Today’s photo was taken around 1870 by one of Berlin’s best visual chroniclers, F.A.Schwartz, at the time when he himself lived nearby in Friedrichstraße.
The view is practically impossible to match to today’s situation: the photographer stood on the northern bank of the Spree looking towards what is today Planckstraße, a street – built as Prinz-Louis-Ferdinand-Straße, in the filled-in bed of the water canal whose mouth you see in the picture. The then popular inn, the “Hammelkopf”, is visible on the left corner of the canal’s end.
Both the small canal and the inn would disappear soon as the city continued its steady northbound expansion.
How do you tell a story of a vanished city in thousand objects? Or in a thousand words? It seems impossible yet we always try. The task appears easier if the city in question is not all gone. The streets still weaving their way through the same old grid, houses casting long shadows over the pavement just as they used to, street-trams screeching to a halt after crawling around the same old corner… Everything appears to be the same, yet nothing is.
But we if believe that a city is about the people who breathe life into it, then surely the best way to tell the story of places like East Berlin would be to focus on what its residents have to say. Yet for a surprisingly long time their voices went unheard. As if hardly anyone had been interested in hearing about how they experienced the “Days of Sickle & Hammer” in the GDR. Until now. At last, after many excellent events and exhibitions devoted to West Berlin and West-Berlin related cultural and historical accounts, it is time for the East to re-emerge from the increasingly thick fog of the ever-further receding past.
Finally, one could be excused to say, those are the people of East Berlin and their lives that the new Stadtmuseum (Berlin History Museum) exhibition at Ephraim Palais, “East Berlin: Half a Capital”, is about. Untypically for the past years, however, the focus is not on limitations, oppression and persecution which they – without any doubt – also suffered at the hands of the Big-Brother state – this time it is their everyday life that comes to the foreground. And that is precisely what makes the exhibition both so enjoyable as well as convincing and powerful.
Even though it has only been thirty years since East and West Berlin faded away from the map, having embraced each other again, history seems to have been doing less and less justice to the former Soviet Occupation Zone. As if the stream of bitter criticism and sarcasm directed at what used to be East Germany – and the critique is obviously justified although much too often delivered with what feels like a sledge-hammer instead of a fountain pen – was slowly erasing the good memories, too.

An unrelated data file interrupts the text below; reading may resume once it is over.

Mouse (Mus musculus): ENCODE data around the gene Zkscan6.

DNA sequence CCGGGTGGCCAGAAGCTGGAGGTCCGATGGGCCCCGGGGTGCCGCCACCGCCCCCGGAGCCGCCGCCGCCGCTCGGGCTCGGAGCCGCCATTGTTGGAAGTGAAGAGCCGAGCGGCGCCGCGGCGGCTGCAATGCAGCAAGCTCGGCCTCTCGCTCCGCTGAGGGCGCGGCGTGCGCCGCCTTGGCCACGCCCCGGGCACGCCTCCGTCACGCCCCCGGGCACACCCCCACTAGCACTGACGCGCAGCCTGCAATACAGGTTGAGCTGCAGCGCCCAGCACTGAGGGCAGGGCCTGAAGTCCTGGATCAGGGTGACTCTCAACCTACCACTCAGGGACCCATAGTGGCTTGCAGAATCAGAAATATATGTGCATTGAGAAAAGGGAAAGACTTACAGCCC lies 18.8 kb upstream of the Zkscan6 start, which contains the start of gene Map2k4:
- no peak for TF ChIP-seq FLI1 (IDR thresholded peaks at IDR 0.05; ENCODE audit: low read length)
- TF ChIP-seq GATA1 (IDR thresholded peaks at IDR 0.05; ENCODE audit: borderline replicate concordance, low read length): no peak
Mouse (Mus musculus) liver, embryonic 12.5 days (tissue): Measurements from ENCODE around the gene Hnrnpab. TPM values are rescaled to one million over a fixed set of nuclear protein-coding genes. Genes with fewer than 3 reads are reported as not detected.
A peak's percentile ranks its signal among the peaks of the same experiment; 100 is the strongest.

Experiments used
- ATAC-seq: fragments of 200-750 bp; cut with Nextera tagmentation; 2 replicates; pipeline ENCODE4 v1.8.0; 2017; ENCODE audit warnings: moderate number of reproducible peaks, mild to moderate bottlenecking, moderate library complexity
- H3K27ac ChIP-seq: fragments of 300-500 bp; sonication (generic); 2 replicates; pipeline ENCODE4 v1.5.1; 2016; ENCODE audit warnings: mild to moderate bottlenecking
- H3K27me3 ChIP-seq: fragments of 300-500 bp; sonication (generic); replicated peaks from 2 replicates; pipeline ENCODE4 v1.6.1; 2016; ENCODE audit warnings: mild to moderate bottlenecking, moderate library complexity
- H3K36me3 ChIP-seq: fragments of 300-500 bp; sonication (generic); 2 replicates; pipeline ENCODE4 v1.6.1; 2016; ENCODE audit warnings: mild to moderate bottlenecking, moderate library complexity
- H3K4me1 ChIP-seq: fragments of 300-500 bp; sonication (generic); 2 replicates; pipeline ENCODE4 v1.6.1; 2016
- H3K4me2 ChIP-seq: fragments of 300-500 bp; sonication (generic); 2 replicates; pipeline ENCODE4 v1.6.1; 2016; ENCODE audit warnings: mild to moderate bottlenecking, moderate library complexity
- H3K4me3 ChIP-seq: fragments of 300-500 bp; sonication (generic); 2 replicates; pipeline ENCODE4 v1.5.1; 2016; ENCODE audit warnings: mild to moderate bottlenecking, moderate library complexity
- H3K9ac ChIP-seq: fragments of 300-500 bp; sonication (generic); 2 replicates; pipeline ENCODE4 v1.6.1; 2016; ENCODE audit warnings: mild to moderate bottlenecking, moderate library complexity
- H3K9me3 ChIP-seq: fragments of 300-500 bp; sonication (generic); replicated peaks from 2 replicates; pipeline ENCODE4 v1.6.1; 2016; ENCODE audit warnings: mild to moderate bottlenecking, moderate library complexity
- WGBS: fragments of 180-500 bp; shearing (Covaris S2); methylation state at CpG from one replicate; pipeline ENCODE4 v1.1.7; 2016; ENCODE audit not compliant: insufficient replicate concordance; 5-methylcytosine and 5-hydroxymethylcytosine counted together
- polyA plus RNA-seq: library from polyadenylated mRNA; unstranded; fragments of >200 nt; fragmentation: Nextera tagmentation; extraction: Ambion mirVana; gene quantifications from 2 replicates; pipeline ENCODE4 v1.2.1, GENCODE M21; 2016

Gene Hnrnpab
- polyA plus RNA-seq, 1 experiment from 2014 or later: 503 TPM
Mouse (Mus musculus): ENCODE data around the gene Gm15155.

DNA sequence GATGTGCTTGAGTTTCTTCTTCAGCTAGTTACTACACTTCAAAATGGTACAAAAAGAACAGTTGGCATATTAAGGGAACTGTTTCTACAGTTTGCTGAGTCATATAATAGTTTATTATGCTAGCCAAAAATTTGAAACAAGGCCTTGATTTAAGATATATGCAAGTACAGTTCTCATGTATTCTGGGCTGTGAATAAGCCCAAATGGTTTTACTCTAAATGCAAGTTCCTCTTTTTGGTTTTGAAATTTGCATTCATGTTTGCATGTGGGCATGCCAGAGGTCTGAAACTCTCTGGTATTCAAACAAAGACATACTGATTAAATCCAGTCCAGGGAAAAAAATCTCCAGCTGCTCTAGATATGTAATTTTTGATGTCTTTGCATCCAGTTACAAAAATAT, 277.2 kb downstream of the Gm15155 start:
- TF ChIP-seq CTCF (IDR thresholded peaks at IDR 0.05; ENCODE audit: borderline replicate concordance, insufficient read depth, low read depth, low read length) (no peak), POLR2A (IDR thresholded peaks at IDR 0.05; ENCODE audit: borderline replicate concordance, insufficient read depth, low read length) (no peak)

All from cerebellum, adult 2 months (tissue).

“Not all of it was bad”, you often hear people from the former East say. What they mean is not to exonerate the surveillance, the persecution or the mad economic policy of the land. The message they strive to convey is that amidst (and despite) all of that mess everyday people carried on being happy or sad, hungry or full, content or forever seeking. They simply lived.
That is why this particular exhibition is a must-see for anyone prepared to risk having the wall of prejudice they, too, might have built around their minds chipped. Its organisers and curator, Dr Jürgen Danyel (Deputy Director of Centre for Contemporary Historical Research in Potsdam) approached the topic with utmost sensitivity and great understanding, showing East Berlin not as a grey maze of incomprehensible rules and regulations – whose breaching could cost you your freedom or even your life – but as home to nearly 1.5 million people who considered being able to live there nothing extraordinary or even a pleasure or a privilege.
In collective memory it is West Berlin that is often associated with non-conformism, with Promised Land for those who wished to leave the well-trodden path and go for the Open and Cosmopolitan. But for many East Germans as well as West-German Leftists East Berlin deserved that description, too. Therefore it might come as a surprise that that “other” half of the city was cosmopolitan as well.
East Berlin was not an asbestos-ridden backwater with nothing but crumbling façades and an occasional Trabant farting (pardon the crudeness but those who know the sound will understand) its way along wide, empty, wind-swept streets. This seems to be the most common perception of the place, especially – and perhaps unsurprisingly, considering Cold War propaganda – among critics from behind the Big Pond. But focusing on images which capture just one moment, one face, one frame – however often repeated – robs you of a chance to get to know anything or to understand something.
This eagerly perpetuated carbon copy of East-Berlin prejudices, making its endless rounds in real life and on social media – “grey”, “menacing”, “boring”, “crumbling” or, alternatively, “covered with concrete from head to toe” – clashes with the snap-shots that East Berliners carry around with them in their heads.
Not all of those are positive – who of us could bestow nothing but praise on the places we come from? – but they are honest and reliable, unlike the often biased opinions of distant commentators who often quite indiscriminately multiply other people’s views. Or base theirs on the once omnipresent Cold-War clichés.
Like the blind men told to touch an elephant and then report what it is that they are facing, you cannot comprehend the whole just by focusing on a bit. You cannot see all of its facets from too up close either – distance is necessary to see the whole picture and to see it clearer. It is a paradox considering how time distorts our perception, how it blurs the edges and falsifies the hues. But sometimes it is this very distance that helps you escape the trap of tunnel-vision and allows you to see and understand more, both in positive and in negative sense.